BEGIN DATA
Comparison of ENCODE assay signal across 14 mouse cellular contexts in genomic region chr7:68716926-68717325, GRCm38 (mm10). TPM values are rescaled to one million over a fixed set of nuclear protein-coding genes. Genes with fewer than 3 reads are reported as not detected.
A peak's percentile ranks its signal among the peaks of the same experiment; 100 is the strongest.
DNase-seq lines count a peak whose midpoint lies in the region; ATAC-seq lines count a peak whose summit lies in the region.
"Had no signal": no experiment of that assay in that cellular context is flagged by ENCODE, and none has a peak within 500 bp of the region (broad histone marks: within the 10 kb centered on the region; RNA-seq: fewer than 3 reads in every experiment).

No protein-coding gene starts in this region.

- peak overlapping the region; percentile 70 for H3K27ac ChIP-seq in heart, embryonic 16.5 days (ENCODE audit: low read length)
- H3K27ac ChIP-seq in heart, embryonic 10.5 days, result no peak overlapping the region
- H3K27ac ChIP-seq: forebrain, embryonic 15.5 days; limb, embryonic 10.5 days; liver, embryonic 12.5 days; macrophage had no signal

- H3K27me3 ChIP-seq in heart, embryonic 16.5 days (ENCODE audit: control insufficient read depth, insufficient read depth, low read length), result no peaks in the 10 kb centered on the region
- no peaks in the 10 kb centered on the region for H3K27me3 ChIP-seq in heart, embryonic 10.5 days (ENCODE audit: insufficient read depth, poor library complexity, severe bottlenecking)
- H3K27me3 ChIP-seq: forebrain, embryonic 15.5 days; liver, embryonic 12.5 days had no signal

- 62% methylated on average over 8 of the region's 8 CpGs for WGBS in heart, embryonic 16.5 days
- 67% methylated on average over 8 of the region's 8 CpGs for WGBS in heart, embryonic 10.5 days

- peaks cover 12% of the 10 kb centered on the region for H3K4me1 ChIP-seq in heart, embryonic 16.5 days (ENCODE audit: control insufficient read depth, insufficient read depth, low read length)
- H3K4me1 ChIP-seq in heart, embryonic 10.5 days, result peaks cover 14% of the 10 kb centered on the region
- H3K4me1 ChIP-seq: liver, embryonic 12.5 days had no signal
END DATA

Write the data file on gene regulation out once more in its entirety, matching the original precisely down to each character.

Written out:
Comparison of ENCODE assay signal across 14 mouse cellular contexts in genomic region chr7:68716926-68717325, GRCm38 (mm10). TPM values are rescaled to one million over a fixed set of nuclear protein-coding genes. Genes with fewer than 3 reads are reported as not detected.
A peak's percentile ranks its signal among the peaks of the same experiment; 100 is the strongest.
DNase-seq lines count a peak whose midpoint lies in the region; ATAC-seq lines count a peak whose summit lies in the region.
"Had no signal": no experiment of that assay in that cellular context is flagged by ENCODE, and none has a peak within 500 bp of the region (broad histone marks: within the 10 kb centered on the region; RNA-seq: fewer than 3 reads in every experiment).

No protein-coding gene starts in this region.

- peak overlapping the region; percentile 70 for H3K27ac ChIP-seq in heart, embryonic 16.5 days (ENCODE audit: low read length)
- H3K27ac ChIP-seq in heart, embryonic 10.5 days, result no peak overlapping the region
- H3K27ac ChIP-seq: forebrain, embryonic 15.5 days; limb, embryonic 10.5 days; liver, embryonic 12.5 days; macrophage had no signal

- H3K27me3 ChIP-seq in heart, embryonic 16.5 days (ENCODE audit: control insufficient read depth, insufficient read depth, low read length), result no peaks in the 10 kb centered on the region
- no peaks in the 10 kb centered on the region for H3K27me3 ChIP-seq in heart, embryonic 10.5 days (ENCODE audit: insufficient read depth, poor library complexity, severe bottlenecking)
- H3K27me3 ChIP-seq: forebrain, embryonic 15.5 days; liver, embryonic 12.5 days had no signal

- 62% methylated on average over 8 of the region's 8 CpGs for WGBS in heart, embryonic 16.5 days
- 67% methylated on average over 8 of the region's 8 CpGs for WGBS in heart, embryonic 10.5 days

- peaks cover 12% of the 10 kb centered on the region for H3K4me1 ChIP-seq in heart, embryonic 16.5 days (ENCODE audit: control insufficient read depth, insufficient read depth, low read length)
- H3K4me1 ChIP-seq in heart, embryonic 10.5 days, result peaks cover 14% of the 10 kb centered on the region
- H3K4me1 ChIP-seq: liver, embryonic 12.5 days had no signal